8. I really like older minies, though they can't really compare to the sculpting of the new models. One I really always liked was the grenadier wyvern, it was a chunky but the sculpt really looked very natural and animated. I stripped it, repinned the wings and did a repaint.
  9. This has obsorbed me for the past 6 months. I wanted to really practice NMM nd I had a greek army to paint. There is little on painting bronze, but bronze can range from a dark brown to a shiny white, depending on how much its polished. The greek army handed down gear from father to son and much of it was booty from other armies, so it's a fantastic eclectic collection. Also, the greeks were democratic, and all classes served, so some only wore a tunic and carried a pike, while others were in complete polished armor. Given that the campaigns may not have given the soldiers time to polish their armor, while richer soldiers may have had servants to do this, the greek army would have differing degrees of polish and equipment. I didn't like the decals, so i painted each shield.
  10. I applaud your work. I've been dancing with this elusive technique for better than a year. I think you are doing all the right things, its the subtle blending that really makes it work. That takes a lot of practice. I recently painted a greek army trying NMM on bronze. I got to try a lot of different things. That may be the way to home in on your techniques, paint a lot of similar figures at once, repeating the process and watching the differences take affect. When you do a single figure you paint a lot of different things, but if you work on twenty helmets in row, you start to see things you wouldn't with just one (Like spots, dancing before your eyes).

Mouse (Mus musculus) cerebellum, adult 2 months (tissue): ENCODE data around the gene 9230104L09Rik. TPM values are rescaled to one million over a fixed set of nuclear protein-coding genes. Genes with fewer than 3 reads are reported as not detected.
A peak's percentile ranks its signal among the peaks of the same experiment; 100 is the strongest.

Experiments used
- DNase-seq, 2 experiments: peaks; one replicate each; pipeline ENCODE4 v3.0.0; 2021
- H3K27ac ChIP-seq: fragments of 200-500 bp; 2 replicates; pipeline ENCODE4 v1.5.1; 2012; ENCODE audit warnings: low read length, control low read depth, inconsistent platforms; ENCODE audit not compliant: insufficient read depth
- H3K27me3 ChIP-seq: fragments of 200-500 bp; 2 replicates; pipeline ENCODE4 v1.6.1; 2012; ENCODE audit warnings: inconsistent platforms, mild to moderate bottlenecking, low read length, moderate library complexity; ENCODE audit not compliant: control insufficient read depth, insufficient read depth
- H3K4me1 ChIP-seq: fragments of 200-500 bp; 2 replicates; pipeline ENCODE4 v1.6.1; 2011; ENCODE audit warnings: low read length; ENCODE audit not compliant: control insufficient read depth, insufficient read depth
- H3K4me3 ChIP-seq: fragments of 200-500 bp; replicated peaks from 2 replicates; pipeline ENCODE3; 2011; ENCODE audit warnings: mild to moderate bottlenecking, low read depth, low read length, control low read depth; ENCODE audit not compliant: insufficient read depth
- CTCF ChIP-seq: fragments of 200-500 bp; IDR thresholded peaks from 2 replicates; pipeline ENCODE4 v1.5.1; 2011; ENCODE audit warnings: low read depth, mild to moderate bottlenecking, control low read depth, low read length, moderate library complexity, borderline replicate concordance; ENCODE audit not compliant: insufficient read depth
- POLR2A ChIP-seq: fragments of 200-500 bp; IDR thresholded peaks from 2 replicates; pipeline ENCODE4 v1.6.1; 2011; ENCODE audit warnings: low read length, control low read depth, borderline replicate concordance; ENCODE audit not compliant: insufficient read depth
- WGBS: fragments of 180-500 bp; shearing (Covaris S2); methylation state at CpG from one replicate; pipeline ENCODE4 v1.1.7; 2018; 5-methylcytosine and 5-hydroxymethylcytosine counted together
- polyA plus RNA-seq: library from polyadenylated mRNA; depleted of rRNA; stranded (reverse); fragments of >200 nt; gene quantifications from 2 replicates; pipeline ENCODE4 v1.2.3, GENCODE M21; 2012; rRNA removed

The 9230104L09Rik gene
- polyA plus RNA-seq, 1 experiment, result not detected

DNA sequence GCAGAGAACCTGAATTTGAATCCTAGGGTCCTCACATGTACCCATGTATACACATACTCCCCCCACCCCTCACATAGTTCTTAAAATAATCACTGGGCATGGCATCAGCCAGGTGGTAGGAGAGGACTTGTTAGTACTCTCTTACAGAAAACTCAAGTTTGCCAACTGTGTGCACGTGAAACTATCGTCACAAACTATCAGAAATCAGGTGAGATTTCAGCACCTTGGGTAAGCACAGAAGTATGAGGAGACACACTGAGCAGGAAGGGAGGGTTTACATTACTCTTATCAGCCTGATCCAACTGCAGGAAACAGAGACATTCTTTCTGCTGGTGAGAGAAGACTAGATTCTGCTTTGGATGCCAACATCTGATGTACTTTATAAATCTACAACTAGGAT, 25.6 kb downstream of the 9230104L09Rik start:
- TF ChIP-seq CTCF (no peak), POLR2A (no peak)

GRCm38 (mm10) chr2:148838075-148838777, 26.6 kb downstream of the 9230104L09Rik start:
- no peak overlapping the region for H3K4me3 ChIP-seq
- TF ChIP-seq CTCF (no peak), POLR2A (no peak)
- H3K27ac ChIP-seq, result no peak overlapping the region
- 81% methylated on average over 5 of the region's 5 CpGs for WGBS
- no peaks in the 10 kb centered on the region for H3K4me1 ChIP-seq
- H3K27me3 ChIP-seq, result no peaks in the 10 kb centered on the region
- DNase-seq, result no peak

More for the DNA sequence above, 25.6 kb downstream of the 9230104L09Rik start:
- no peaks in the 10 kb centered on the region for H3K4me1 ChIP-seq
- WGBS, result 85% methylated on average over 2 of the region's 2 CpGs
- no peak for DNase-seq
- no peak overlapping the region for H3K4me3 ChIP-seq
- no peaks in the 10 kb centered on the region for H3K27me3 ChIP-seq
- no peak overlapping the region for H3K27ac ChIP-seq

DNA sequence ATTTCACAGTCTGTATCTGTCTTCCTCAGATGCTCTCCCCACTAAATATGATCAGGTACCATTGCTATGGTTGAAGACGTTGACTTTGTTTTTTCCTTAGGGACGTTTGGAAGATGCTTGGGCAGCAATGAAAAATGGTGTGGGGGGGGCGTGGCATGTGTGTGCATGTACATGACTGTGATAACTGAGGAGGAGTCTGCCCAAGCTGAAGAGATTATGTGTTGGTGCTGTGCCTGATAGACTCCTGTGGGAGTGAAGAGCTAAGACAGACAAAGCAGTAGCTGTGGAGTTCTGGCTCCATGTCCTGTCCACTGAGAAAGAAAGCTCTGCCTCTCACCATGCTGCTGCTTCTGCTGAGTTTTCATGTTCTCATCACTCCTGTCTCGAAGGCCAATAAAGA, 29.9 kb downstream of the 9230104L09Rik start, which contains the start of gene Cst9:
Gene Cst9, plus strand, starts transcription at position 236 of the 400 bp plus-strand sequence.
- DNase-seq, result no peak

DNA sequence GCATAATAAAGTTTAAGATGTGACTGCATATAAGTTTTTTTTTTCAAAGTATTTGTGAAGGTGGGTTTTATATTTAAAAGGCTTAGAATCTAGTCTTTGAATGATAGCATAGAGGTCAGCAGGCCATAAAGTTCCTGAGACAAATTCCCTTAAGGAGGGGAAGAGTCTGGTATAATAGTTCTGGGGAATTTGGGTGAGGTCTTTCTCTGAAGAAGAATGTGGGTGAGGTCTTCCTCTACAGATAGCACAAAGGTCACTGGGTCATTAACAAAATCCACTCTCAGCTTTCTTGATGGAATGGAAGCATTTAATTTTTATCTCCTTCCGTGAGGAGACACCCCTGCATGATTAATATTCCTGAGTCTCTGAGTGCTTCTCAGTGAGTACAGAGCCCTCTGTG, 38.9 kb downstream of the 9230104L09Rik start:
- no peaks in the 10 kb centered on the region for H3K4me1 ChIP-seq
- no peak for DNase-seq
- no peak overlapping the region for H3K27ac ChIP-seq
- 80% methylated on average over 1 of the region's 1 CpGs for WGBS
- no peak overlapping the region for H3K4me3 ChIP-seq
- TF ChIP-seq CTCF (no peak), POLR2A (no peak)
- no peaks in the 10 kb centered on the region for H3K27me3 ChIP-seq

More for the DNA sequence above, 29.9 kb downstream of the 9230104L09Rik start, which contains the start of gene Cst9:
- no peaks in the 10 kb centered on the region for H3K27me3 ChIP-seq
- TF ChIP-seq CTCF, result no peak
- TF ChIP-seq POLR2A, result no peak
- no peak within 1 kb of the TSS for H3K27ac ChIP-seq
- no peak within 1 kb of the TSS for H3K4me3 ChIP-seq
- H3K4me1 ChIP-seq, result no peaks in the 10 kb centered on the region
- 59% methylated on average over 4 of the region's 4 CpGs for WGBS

11. I think he did Zardoz to break out of the Bond Genre. He wanted people to stop thinking of him as 'James Bond.' He saw this script and said 'that'll do.'
  12. I like the colors. Turquoise is a beautiful color but hard to work with and you demonstrate how it should look. I think they look fine together. Militarily, the colors were meant to be easily identifiable on the field, with lots of contrast, so any wild combination is reasonable. Mauves and fuschai were not popular though.
  13. Amicable Amateur

  14. THe patches are a bit redundent, being on every piece of clothing and white with black threads. Try painting a hole or a rip and flapping piece. A large patch over the seat would be both realistic and comedic.
  15. The color of the face is altered by the background and yellows inthe picture (I think). It also looks like an odd scyulpt, like a japanese kabuki mask or something. The chin looks too big, and the features are contorted. This may be good for the sculpt, but hard to paint as a mini. When there is no other flesh on a piece exept the face, you get a disjointed effect, it doesn't tie in anything else in the figure. I tend to paint these faces a lighter shade than a 'fleshier' figure, the paler flesh seeming to establish its difference from the rest of the figure, armored or robed.